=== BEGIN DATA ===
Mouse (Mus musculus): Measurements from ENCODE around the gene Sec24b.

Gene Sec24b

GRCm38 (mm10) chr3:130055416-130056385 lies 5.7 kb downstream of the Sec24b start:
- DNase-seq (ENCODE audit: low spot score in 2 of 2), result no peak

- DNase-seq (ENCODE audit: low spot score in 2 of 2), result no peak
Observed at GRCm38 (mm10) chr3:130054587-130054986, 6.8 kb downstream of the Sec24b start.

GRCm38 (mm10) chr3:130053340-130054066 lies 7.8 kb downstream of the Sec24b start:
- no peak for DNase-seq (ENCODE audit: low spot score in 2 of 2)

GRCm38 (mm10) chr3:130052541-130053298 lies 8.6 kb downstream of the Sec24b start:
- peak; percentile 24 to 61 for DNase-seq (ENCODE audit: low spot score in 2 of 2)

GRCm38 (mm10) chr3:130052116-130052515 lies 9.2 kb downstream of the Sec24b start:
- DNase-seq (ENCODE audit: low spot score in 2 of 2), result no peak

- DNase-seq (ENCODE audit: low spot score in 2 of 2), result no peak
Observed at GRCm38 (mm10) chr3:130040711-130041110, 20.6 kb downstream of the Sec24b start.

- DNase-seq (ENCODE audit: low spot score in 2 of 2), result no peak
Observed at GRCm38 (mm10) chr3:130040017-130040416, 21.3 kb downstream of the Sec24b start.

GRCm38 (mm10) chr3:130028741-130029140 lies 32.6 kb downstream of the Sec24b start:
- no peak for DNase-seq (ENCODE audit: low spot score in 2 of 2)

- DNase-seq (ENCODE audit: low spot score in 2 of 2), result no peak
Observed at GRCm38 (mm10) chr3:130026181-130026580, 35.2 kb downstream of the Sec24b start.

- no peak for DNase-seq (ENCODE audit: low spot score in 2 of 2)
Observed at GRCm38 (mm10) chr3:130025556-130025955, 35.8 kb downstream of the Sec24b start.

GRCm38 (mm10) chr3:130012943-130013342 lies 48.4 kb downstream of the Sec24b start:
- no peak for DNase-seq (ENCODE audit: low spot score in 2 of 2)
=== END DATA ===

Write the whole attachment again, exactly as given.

Mouse (Mus musculus): Measurements from ENCODE around the gene Sec24b.

Gene Sec24b

GRCm38 (mm10) chr3:130055416-130056385 lies 5.7 kb downstream of the Sec24b start:
- DNase-seq (ENCODE audit: low spot score in 2 of 2), result no peak

- DNase-seq (ENCODE audit: low spot score in 2 of 2), result no peak
Observed at GRCm38 (mm10) chr3:130054587-130054986, 6.8 kb downstream of the Sec24b start.

GRCm38 (mm10) chr3:130053340-130054066 lies 7.8 kb downstream of the Sec24b start:
- no peak for DNase-seq (ENCODE audit: low spot score in 2 of 2)

GRCm38 (mm10) chr3:130052541-130053298 lies 8.6 kb downstream of the Sec24b start:
- peak; percentile 24 to 61 for DNase-seq (ENCODE audit: low spot score in 2 of 2)

GRCm38 (mm10) chr3:130052116-130052515 lies 9.2 kb downstream of the Sec24b start:
- DNase-seq (ENCODE audit: low spot score in 2 of 2), result no peak

- DNase-seq (ENCODE audit: low spot score in 2 of 2), result no peak
Observed at GRCm38 (mm10) chr3:130040711-130041110, 20.6 kb downstream of the Sec24b start.

- DNase-seq (ENCODE audit: low spot score in 2 of 2), result no peak
Observed at GRCm38 (mm10) chr3:130040017-130040416, 21.3 kb downstream of the Sec24b start.

GRCm38 (mm10) chr3:130028741-130029140 lies 32.6 kb downstream of the Sec24b start:
- no peak for DNase-seq (ENCODE audit: low spot score in 2 of 2)

- DNase-seq (ENCODE audit: low spot score in 2 of 2), result no peak
Observed at GRCm38 (mm10) chr3:130026181-130026580, 35.2 kb downstream of the Sec24b start.

- no peak for DNase-seq (ENCODE audit: low spot score in 2 of 2)
Observed at GRCm38 (mm10) chr3:130025556-130025955, 35.8 kb downstream of the Sec24b start.

GRCm38 (mm10) chr3:130012943-130013342 lies 48.4 kb downstream of the Sec24b start:
- no peak for DNase-seq (ENCODE audit: low spot score in 2 of 2)